Capone: Good. I'll confess to you right up front that the real reason I'm at this at all is because I love your movies.
CH: That is so cool. Thanks.
[At this point, she nudges me away from a particularly crowded and noisy part of the balcony where we're standing so we can actually hear each other.]
Capone: When you adapt something that's this popular, you have more than just the responsibility of making a good movie. You have to draw in the un-indoctrinated, you have to be as faithful to the book as you can, but also make it visually interesting movie. I'm guessing you haven't dealt with some of the elements before.
CH: You're absolutely right, and that was the great challenge because the book is 500 pages, and you really get inside Bella's head and her point of view. But we had the opportunity--because a picture tells a thousand words--of clearing 10 pages with a single scene. And we've got to do this in 90 or 105 minutes, so you have ask, 'What is the essence? What scenes do you love that have to be in there? How long do those take, and what else can I fit in?' But also, some stuff that's in Bella's head, I wanted to make it visual and take you out and feel the power of Edward and what he can do. When he says, 'You should be scared of me," I want you to feel that, an adrenaline rush in your bones. Did you get to see that scene today?
Capone: Yes, I was in there.
CH: So some of that stuff in the book is barely mentioned, and it's just through her eyes, but we actually got to do the scene. That was cool.
Capone: Did you ever think that you'd be part of a cultural phenomenon. Your name will forever be identified with this universe.
CH: I know, it's wild. I was kind of innocent. I read the script and I read the book, and I thought 'This is really cool. I'd love to do it.' But even since I first looking into it last January, in the last year and a half, it's gotten way bigger.
Capone: I know a lot of vampire loyalists--and I realize this goes for any movie or book that deals with vampires--but they were mad at Stephenie Meyers for changing the rules about vampires.
CH: Everybody writers their own. Stephenie made her own rules and her own world.
Capone: I asked Kristen this too, but why do you think people keep returning to the vampire world in art? It's not like it gets revisited every 20 years; some new wave comes in every year or so.
CH: It's constant. It's because they're the sexiest of all the creatures. Zombies are not sexy. Gross. Mummies are disgusting. Vampires are seductive, eternally beautiful. They bite your neck and other erogenous zones. I mean, come on. Yes! [laughs] Who wouldn't want to be bitten by a vampire? A hot chick or guy, right? I think that's it. They're just seductive. You can stay 17 and gorgeous, and you can seduce anybody.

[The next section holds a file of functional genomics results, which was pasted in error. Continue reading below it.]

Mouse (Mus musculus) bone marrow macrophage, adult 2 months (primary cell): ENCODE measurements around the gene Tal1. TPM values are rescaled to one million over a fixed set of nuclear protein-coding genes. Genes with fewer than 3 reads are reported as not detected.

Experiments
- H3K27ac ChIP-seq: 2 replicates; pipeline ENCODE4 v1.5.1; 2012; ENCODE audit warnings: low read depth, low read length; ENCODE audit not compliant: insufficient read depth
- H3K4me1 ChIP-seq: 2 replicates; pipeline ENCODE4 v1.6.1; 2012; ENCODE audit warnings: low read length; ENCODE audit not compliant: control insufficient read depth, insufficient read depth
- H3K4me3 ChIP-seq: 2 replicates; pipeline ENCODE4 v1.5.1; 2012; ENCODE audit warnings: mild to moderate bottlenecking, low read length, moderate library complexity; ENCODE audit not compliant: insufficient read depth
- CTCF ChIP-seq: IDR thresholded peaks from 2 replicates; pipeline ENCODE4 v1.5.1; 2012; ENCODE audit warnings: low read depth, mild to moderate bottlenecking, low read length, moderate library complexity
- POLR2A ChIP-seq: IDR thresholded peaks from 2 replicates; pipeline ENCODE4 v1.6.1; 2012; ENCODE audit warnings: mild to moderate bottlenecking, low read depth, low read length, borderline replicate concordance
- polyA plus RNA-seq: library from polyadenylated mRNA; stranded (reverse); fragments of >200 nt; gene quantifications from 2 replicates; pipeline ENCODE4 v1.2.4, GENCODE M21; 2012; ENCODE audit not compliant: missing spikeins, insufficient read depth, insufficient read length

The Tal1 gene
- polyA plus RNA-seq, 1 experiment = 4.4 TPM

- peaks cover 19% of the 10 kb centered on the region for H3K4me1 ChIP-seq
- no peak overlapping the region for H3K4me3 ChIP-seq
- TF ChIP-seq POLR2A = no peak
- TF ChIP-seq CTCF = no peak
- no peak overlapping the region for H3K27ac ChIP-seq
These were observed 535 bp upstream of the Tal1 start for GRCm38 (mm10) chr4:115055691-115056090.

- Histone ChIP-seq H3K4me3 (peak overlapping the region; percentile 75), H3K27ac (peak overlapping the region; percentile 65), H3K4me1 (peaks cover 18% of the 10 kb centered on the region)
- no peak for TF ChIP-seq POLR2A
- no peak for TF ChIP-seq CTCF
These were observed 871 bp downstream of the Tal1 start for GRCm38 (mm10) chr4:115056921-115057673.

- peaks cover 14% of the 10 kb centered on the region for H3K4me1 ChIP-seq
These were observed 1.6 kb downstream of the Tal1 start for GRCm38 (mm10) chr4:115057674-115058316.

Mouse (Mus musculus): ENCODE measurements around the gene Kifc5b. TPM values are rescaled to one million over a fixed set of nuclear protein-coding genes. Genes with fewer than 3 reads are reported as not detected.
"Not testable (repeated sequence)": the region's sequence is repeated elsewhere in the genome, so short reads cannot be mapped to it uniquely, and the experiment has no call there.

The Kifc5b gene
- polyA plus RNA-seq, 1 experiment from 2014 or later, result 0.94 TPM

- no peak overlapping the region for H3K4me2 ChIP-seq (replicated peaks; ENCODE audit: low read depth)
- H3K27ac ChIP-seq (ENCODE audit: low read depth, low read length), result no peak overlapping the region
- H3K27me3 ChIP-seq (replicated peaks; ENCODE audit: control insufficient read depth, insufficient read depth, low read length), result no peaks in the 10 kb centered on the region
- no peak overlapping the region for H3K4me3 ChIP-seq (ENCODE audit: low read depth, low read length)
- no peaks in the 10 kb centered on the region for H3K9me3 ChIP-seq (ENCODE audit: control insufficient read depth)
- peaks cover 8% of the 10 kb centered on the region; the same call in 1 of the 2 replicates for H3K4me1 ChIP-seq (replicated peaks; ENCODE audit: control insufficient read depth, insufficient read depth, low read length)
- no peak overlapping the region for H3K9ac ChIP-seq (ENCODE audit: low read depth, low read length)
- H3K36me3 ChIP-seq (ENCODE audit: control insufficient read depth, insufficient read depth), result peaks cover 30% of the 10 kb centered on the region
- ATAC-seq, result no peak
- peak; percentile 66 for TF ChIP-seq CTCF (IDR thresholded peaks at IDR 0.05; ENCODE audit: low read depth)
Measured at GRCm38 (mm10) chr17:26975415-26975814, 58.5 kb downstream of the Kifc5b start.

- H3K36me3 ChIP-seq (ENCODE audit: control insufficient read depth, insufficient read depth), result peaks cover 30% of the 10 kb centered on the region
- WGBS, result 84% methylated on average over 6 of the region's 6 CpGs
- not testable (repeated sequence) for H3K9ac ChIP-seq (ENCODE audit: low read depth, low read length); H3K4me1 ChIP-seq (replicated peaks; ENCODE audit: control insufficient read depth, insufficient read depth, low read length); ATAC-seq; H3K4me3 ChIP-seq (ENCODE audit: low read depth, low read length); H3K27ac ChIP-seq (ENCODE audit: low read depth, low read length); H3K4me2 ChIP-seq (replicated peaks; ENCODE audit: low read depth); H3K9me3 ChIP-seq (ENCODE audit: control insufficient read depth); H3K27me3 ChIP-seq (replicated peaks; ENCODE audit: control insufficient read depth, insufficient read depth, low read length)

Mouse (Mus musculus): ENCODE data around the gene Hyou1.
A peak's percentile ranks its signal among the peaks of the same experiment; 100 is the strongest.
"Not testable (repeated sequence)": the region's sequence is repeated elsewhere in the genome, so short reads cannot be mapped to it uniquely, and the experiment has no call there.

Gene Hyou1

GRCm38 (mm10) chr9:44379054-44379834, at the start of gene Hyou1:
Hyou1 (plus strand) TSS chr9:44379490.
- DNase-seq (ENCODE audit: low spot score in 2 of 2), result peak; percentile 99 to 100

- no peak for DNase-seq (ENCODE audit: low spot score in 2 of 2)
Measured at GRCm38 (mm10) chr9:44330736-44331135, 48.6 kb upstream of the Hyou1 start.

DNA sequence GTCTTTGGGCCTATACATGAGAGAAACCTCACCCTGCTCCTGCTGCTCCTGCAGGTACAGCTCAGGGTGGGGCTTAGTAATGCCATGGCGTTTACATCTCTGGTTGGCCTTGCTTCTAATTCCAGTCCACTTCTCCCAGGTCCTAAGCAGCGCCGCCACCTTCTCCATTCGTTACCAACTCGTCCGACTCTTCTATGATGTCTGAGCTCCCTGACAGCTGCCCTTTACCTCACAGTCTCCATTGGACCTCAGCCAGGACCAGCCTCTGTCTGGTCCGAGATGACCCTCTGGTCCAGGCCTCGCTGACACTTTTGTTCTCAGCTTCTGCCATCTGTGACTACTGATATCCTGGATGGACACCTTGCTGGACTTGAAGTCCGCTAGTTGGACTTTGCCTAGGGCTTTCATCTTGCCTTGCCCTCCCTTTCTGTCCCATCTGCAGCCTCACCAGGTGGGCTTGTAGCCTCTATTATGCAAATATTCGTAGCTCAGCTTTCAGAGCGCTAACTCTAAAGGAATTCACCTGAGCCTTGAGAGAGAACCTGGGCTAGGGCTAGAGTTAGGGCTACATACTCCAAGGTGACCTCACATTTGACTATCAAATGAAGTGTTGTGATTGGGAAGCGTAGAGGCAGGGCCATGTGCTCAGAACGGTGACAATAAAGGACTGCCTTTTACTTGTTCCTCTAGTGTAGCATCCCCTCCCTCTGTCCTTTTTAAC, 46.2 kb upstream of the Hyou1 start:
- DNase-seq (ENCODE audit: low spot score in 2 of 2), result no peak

Capone: With a film like this, casting is so important. And fans seem to rally against some of your choices initially, but clearly from today's reaction to Robert Pattinson, you've got the right guy for Edward.
CH: Oh my god, the decibel levels were off the scale. I didn't even know what half the questions were. I didn't know what I was saying or anybody else was saying. I think that's Stephenie's book inspired a lot of passion, and women of all ages are falling in love with Edward. I know guys who are doing their hair like him. I know guys who are like, 'Hey, I'm going to take a couple of tips from this guy. And the fact that Rob embodies that on screen. He's got the chiseled jaw, he's got that intensity that he can turn on.
Capone: Quite a few chiseled jaws on stage today.
CH: Oh my god, our whole cast is beautiful. Cam [Gigandet, who plays James] is drop-dead gorgeous. All the guys are ridiculously good looking. And the girls too. Kristen is like that old-time beautiful movie star. When you see her on the screen, you're like 'Wow!'
[At this point a publicist whisked Catherine away to her next interview.]
Capone: Well, thanks for talking. Good luck with this. You're clearly going to need it.
CH: Yeah, people don't seem that into this movie. I don't know why. I heard TWILIGHT is going to be good. [laughs]